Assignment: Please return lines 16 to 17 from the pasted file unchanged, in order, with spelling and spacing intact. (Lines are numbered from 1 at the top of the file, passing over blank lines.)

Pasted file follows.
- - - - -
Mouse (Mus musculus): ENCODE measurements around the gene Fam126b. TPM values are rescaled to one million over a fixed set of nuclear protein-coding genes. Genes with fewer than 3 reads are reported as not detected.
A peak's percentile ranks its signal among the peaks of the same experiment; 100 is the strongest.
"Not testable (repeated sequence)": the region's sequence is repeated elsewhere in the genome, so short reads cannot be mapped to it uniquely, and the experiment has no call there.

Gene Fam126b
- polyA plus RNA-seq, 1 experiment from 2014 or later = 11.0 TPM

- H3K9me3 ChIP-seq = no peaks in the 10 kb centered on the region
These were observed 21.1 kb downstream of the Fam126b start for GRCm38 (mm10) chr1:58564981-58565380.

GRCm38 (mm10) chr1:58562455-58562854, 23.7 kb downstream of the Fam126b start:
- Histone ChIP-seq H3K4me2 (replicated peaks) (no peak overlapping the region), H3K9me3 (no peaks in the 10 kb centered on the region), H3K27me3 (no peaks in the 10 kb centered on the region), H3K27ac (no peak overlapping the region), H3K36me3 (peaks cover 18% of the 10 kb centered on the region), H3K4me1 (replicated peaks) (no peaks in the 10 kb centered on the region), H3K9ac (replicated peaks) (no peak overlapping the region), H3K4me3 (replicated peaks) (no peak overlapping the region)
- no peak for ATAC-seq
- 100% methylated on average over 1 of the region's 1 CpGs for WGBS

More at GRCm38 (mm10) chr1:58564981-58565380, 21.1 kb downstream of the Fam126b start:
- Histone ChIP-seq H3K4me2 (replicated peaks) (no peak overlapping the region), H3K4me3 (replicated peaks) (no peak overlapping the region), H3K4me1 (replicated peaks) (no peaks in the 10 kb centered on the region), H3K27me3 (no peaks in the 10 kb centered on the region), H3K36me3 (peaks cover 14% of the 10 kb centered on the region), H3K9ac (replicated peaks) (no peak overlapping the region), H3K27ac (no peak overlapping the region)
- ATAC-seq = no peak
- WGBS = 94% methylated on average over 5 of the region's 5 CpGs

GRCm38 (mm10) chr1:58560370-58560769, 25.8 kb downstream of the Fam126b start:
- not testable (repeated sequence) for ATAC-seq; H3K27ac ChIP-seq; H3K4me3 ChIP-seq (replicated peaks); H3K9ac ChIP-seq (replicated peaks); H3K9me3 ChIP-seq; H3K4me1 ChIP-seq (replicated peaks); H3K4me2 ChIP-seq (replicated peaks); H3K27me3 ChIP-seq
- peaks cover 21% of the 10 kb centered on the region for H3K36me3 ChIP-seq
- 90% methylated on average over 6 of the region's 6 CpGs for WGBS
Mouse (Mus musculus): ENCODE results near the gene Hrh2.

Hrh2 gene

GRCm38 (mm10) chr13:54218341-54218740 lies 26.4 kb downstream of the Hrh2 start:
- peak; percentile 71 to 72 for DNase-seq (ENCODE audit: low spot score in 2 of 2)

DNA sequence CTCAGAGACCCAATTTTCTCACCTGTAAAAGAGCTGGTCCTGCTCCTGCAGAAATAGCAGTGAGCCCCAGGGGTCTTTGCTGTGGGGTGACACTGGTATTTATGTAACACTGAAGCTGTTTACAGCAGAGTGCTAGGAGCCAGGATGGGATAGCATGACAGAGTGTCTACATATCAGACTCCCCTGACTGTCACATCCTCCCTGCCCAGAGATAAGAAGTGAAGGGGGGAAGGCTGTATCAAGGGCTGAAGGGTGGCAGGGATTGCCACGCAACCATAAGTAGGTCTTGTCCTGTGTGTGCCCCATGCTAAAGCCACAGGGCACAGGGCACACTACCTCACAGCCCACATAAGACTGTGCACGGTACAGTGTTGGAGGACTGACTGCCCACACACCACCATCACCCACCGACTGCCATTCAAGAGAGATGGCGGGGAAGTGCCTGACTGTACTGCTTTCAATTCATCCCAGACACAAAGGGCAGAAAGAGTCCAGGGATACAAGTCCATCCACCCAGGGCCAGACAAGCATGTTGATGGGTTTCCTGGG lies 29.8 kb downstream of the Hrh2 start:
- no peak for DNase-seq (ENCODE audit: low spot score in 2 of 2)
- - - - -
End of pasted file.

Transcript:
GRCm38 (mm10) chr1:58560370-58560769, 25.8 kb downstream of the Fam126b start:
- not testable (repeated sequence) for ATAC-seq; H3K27ac ChIP-seq; H3K4me3 ChIP-seq (replicated peaks); H3K9ac ChIP-seq (replicated peaks); H3K9me3 ChIP-seq; H3K4me1 ChIP-seq (replicated peaks); H3K4me2 ChIP-seq (replicated peaks); H3K27me3 ChIP-seq